Frank has been a board member of the Kennedy Center for the Performing Arts since 2013. He remembers walking into the Center for his first board meeting: and reading the following words of President Kennedy etched there:
I look forward to an America which will reward achievement in the arts as we reward achievement in business or statecraft. I look forward to an America which will steadily raise the standards of artistic accomplishment and which will steadily enlarge cultural opportunities for all of our citizens. And I look forward to an America which commands respect throughout the world not only for its strength but for its civilization as well.
Frank vowed then to help continue to move America forward through the arts. He renewed that commitment in 2017 when the role of the Kennedy Center as a protector and promoter of the arts and artists became even more important with the potential elimination of funding for those organizations such as the National Endowment for the Arts and the National Endowment for the Humanities from the federal budget.
As millions of youth in the ‘60’s, Ed Crego was inspired by JFK and his call to “… ask not what your country can do for you, ask what you can do for your country.”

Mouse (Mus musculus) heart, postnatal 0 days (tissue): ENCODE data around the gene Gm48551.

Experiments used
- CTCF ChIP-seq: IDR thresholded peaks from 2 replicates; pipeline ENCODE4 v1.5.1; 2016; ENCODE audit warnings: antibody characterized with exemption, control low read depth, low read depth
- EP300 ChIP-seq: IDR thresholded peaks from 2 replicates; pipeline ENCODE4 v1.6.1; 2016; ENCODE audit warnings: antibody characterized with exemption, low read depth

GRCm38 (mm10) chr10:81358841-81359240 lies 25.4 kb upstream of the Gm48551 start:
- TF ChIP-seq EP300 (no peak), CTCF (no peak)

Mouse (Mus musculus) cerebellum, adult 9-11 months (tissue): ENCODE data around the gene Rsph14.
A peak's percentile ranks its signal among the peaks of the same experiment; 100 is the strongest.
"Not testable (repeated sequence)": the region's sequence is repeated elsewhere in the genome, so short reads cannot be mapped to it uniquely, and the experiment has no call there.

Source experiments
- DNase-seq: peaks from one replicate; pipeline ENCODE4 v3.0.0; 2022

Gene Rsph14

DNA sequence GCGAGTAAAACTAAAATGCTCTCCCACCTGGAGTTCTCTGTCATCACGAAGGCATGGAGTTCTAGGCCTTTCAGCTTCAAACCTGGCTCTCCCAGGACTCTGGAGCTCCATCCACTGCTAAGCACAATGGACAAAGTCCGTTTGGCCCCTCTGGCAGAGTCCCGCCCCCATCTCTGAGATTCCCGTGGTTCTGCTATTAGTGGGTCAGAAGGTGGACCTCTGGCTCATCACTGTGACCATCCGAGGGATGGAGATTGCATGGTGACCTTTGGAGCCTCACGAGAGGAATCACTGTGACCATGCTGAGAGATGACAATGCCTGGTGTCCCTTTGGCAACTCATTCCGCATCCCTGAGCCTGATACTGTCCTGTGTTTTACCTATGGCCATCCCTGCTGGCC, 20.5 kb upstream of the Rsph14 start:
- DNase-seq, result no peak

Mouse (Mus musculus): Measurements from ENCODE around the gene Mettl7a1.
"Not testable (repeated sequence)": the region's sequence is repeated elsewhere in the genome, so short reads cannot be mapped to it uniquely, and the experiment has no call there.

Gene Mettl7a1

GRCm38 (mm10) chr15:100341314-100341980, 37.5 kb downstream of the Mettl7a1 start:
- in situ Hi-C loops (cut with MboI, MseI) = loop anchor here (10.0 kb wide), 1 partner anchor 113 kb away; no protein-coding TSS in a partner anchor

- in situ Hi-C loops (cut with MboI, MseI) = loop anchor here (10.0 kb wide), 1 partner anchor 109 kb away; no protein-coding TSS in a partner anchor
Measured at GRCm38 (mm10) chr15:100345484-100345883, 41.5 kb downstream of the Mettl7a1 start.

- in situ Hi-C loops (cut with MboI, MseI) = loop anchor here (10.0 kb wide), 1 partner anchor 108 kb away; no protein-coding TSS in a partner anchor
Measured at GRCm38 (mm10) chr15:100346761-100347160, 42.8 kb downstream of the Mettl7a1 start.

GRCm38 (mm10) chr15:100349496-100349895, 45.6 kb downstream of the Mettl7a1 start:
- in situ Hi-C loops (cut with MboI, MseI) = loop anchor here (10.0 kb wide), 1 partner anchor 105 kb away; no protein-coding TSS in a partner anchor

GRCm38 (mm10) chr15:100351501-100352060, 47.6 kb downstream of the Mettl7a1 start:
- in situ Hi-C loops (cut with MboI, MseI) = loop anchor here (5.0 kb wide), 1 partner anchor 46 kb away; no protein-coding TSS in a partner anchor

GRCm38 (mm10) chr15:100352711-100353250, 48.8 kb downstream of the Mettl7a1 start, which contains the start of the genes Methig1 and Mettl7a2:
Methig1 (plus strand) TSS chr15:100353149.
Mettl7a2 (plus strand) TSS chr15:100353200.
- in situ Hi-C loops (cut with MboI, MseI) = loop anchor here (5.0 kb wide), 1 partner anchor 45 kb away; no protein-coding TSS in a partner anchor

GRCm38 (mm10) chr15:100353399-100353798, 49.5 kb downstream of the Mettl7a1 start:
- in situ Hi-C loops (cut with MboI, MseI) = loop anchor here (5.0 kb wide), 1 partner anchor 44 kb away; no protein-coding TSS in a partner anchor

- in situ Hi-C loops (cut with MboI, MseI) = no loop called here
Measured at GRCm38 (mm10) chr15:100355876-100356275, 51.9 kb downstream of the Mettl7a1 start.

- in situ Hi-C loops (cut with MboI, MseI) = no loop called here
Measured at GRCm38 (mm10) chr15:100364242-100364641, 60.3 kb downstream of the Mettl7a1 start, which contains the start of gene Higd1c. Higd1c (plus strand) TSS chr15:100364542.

Ed’s memories include:
Writing an article for the Streator Daily Times Press in 1961 about America prevailing in the space race against Russia because it now had a Good Shepherd in heaven after Alan Shepherd became our first space traveler.
Going to Washington, DC in 1962 as a member of a 10 person high school senior honor group from Streator, Illinois. As part of that visit, the group was scheduled to meet with Attorney General Robert Kennedy. They arrived at his office to find that the Attorney General had been called to the White House for an emergency meeting with his brother the President. Robert asked the group to wait for him to come back from that meeting. They did and when Robert Kennedy returned he spent over one and one-half hours with the group. During that session, he asked what their future plans were and requested that each of them do some thing to make America a better country as they moved forward in their careers.
Ed Crego delivered on that request by going to work at the National Institute for Education in Law and Poverty which was part of the Office of Economic Opportunity in 1968 after serving two yeas in the Army and a tour of duty in Vietnam.
Those are some of our memories of Kennedy and the Kennedy legacy. We also remember the words from Camelot, the Broadway musical of Kennedy’s era:
Don’t let it be forgot. That once there was a spot. For one brief shining moment that was known. As Camelot.
By remembering John F. Kennedy and his legacy of a “vision of political action and public service based on courage, service, inclusion and innovation” in this year of the 100th anniversary of his birth – perhaps it will be possible to bring that once upon a time spot and shining moment back again.